first transfer means for transferring the developer image onto a front surface of an image receiving medium from the image carrier;
means for fixing the transferred developer image on the image receiving medium;
means for inverting the image receiving medium from the front surface to a back surface thereof and feeding the inverted image receiving medium toward the image carrier;
second transfer means for transferring the developer image onto the back surface of the image receiving medium from the image carrier;
means for applying an electric charge having the same polarity as that of the charged developer to the image carrier before transferring the developer image onto the image receiving medium; and
means for controlling the applying means so that the electric charge is applied only to a given area extending from a front end of the prescribed region on the image carrier on which the developer image is formed at least when the developer image is transferred onto the back surface of the image receiving medium by the second transfer means, wherein the given area is smaller than the prescribed region, and wherein an amount of the electric charge is varied in the given area extending from a front end to a rear end of the given area.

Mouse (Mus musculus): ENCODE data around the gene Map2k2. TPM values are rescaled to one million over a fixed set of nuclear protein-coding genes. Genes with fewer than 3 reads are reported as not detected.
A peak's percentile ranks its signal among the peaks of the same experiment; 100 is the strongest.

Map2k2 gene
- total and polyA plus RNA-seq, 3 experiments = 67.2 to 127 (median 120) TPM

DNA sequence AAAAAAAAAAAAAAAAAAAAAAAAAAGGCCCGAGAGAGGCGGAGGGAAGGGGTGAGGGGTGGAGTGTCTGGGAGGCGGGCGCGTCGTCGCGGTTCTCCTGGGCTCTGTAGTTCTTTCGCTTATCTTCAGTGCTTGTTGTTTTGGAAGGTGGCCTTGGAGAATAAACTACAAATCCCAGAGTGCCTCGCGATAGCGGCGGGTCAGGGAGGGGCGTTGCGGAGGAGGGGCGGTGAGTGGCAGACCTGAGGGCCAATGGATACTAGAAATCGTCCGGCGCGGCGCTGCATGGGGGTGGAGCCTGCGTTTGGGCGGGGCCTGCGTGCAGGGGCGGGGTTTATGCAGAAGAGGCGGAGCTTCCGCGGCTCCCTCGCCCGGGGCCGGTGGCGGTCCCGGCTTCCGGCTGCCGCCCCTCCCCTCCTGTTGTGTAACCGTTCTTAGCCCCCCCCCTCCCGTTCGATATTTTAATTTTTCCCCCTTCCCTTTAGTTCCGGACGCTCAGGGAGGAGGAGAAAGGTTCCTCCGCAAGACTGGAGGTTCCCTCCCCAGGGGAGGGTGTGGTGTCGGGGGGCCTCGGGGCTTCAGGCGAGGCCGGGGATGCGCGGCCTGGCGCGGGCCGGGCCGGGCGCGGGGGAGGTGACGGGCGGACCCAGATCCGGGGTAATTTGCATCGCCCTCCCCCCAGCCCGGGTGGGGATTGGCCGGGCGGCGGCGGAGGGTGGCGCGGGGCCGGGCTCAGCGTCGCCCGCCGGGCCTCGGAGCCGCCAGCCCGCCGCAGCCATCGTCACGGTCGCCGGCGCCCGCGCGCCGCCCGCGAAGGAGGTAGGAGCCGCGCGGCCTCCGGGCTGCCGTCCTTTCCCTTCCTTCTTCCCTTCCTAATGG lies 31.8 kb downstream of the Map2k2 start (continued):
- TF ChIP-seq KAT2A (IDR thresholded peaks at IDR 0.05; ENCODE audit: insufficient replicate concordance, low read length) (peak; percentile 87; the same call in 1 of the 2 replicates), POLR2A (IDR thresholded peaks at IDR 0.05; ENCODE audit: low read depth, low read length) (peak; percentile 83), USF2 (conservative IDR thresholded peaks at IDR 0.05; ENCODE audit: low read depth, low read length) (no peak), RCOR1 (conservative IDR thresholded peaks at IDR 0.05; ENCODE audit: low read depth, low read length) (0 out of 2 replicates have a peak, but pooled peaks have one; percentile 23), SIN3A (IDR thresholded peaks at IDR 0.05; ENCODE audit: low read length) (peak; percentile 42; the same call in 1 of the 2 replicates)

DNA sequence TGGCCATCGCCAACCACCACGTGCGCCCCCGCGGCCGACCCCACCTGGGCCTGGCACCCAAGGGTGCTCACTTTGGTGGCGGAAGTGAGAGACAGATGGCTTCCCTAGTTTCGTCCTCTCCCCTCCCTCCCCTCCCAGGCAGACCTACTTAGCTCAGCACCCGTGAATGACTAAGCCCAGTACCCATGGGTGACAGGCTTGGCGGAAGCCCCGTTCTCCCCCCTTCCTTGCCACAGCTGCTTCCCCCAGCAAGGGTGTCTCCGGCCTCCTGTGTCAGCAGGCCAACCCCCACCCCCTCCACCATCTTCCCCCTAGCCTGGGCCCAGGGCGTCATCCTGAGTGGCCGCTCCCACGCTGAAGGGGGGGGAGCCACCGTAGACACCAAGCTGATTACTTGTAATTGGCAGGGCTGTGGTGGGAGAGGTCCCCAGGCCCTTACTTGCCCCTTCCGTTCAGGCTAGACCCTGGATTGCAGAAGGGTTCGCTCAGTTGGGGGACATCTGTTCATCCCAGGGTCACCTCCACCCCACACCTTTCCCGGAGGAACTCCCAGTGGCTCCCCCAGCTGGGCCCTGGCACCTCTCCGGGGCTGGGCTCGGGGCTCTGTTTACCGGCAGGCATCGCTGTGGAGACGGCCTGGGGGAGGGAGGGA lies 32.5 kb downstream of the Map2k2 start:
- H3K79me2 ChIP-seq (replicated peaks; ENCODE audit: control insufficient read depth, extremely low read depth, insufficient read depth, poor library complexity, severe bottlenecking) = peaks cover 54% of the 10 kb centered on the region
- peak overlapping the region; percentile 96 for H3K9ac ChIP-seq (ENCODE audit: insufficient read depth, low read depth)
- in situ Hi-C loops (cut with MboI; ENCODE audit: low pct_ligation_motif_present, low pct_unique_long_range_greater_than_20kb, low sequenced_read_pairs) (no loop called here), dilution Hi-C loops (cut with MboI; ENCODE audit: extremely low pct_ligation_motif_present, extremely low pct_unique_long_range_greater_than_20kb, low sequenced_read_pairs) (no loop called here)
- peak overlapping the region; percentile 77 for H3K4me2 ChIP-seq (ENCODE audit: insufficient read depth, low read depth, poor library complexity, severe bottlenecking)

6. An image forming apparatus as claimed in claim 5, wherein the controlling means controls the amount of the electric charge applied to the image carrier by the applying means so that the amount of the electric charge is reduced in the given area extending from the front end to the rear and of the given area.
7. An image forming apparatus as claimed in claim 5, wherein the controlling means controls the amount of the electric charge applied to the image carrier by the applying means so that the amount of the electric charge is reduced by stages in the given area extending from the front end to the rear end of the given area.